by Kim Weber
It’s no coincidence that it’s been 108 years since the Cubs won a pennant. The number is as sacred as it gets. As Grant DePorter pointed out in a Sept. 23 Chicago Sun Times column, there are a weird amount of 108 coincidences with the Cubs: 108 seams on a baseball, which was designed by the Cubs first manager A.G. Spalding whose first office was at 108 W. Madison; 108 meters from left and right field to home plate; Ricketts’ family business is on 108th street; last time the Cubs won a World Series game was 10/8 in 1945.
So, the number 108 is definitely manifested in the Cubs world. But what does that mean?
When you look deeper at the meaning of 108, it becomes clear that our nation’s darlings—the Cubs—are traveling a special path. The number 108 is considered sacred in many Eastern traditions like Buddhism—which isn’t a religion but an all-inclusive practice that guides people closer to their light. It is a number that refers to spiritual completion—1 stands for higher truth, 0 stands for completeness and 8 stands for infinity. In mathematics, 108 is a Harshad Number—an integer divisible by the sum of its digits. Not surprisingly, the word Harshad means joy-giver in Sanskrit.
The distance between the Earth and the moon is 108 times the diameter of the sun. The diameter of the sun is 108 times the diameter of the moon. And according to ancient texts, the universe is made up of 108 elements. (Current counts tally it at 118).
Some say there are 108 types of meditation and 108 paths to God. 108 energy lines converge to form the heart chakra—the seat of love in the body. Yogis often do 108 Sun Salutations to honor or evoke change. 108 beads in a mala—Eastern prayer beads.
Perhaps this seems a bit out there.
But it makes perfect sense.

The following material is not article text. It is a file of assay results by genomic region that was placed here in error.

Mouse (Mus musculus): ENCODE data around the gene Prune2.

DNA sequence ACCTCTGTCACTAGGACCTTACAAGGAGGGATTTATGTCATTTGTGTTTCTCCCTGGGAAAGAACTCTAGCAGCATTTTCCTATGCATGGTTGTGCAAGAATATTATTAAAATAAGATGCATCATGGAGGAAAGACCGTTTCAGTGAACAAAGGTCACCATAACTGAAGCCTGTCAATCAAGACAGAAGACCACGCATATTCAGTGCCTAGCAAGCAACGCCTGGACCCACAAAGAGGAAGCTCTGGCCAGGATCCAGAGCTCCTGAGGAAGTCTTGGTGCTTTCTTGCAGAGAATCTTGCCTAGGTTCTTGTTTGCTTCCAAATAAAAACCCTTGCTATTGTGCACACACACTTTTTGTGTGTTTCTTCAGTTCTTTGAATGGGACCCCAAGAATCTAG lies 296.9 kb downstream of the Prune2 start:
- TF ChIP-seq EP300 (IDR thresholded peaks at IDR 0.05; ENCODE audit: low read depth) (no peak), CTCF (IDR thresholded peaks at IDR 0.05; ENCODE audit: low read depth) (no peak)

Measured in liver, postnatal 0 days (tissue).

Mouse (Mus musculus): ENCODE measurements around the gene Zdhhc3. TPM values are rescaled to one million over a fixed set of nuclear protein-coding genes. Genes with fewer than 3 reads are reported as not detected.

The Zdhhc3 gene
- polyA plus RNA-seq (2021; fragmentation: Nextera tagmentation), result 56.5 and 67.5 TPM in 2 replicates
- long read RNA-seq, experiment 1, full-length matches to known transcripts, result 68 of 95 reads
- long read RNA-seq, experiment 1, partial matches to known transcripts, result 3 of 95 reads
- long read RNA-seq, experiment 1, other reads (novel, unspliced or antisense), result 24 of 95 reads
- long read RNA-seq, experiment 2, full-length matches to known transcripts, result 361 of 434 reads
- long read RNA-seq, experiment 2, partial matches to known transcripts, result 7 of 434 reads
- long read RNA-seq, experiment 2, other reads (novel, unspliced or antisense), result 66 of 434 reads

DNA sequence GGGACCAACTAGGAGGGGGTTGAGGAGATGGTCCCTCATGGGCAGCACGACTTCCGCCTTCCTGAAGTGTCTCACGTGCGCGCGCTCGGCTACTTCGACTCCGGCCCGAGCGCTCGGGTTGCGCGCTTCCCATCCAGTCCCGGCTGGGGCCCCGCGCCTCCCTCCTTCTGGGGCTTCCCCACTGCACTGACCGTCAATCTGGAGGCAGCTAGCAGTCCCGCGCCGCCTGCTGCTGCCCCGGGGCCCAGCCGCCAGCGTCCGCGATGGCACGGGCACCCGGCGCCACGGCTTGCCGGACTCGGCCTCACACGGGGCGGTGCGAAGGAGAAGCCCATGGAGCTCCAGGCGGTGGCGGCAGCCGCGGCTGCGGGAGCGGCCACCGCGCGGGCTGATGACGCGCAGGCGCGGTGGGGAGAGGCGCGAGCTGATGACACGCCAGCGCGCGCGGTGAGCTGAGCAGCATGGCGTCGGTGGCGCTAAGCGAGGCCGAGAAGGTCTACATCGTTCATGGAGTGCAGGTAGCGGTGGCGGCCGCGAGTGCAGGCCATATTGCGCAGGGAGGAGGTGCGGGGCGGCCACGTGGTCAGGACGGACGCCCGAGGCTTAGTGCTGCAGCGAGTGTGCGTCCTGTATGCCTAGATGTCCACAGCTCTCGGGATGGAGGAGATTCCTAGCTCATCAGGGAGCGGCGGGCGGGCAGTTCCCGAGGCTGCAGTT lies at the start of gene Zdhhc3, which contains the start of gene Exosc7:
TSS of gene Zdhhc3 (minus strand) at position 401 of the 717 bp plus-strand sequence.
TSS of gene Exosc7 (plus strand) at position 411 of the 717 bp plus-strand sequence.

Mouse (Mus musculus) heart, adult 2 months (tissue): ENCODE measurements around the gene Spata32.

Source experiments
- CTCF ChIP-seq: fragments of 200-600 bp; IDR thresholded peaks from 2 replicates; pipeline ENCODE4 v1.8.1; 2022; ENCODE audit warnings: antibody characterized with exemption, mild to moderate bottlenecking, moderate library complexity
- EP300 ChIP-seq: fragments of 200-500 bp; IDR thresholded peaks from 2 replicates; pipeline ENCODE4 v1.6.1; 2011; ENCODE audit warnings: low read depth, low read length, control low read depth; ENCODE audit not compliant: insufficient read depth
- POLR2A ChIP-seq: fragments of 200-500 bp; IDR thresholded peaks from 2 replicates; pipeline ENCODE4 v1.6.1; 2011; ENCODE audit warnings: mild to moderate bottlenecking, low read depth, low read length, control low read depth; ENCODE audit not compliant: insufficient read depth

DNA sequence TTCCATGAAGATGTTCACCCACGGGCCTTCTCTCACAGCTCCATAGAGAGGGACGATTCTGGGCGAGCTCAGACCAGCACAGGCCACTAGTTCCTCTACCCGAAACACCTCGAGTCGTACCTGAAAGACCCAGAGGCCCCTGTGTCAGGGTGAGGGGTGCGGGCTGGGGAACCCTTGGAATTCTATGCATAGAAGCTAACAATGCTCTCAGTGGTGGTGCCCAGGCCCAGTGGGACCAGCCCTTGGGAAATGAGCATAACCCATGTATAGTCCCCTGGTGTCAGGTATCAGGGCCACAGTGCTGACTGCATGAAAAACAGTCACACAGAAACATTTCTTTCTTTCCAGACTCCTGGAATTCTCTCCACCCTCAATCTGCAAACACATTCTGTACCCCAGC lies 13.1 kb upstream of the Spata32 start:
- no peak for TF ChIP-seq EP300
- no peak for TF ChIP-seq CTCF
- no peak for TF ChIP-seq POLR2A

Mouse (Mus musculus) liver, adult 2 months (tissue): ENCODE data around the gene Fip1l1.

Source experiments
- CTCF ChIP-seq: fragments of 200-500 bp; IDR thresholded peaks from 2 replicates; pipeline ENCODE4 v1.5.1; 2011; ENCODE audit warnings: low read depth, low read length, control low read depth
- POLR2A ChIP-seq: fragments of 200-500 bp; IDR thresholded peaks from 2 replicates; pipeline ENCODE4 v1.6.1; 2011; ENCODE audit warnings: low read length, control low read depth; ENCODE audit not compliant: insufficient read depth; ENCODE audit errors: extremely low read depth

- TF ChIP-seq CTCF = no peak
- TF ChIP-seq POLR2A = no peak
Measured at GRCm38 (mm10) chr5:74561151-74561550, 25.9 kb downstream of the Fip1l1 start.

Led by laid-back skipper and swami of sorts Joe Maddon, the Cubs are taking us home. With the mantra of “Do simple better,” and the players’ early practice of the “base point,” (pointing down at the bases to remind them to stay grounded), the Cubs are teaching us to live in the present moment. One at-bat at a time, the Cubs are shifting our country’s consciousness.
Their joy for the game is contagious. Another Madden mantra, “Try not to suck,” is helping to create peace and unity in a time of unprecedented discord: A contemptuous presidential election. Heated racial tensions in all of our cities, especially Chicago. Religious and cultural intolerance.
The Cubs are already healing us.
The path has been paved.
It began 108 years ago.
One at-bat at a time, we will arrive back home.
Spiritually awakened. As world champions.
UPDATE: They did it! The Chicago Cubs beat the Cleveland Indians to win the 2016 World Series after 108 years. Congrats, Cubbies!
Kim Weber is a life-long Chicagoan and Cubs fan. She’s been practicing yoga on the Northwest side for almost 20 years and teaching for about 10. A mother and wife of five Cubs fans, Kim’s baseball and yoga worlds have collided beautifully and exactly on time–108 years since the Cubs’ won it all. At press time, The Cubs are now up 1-0 in the National League Championship Series (NLCS) against the Los Angeles Dodgers.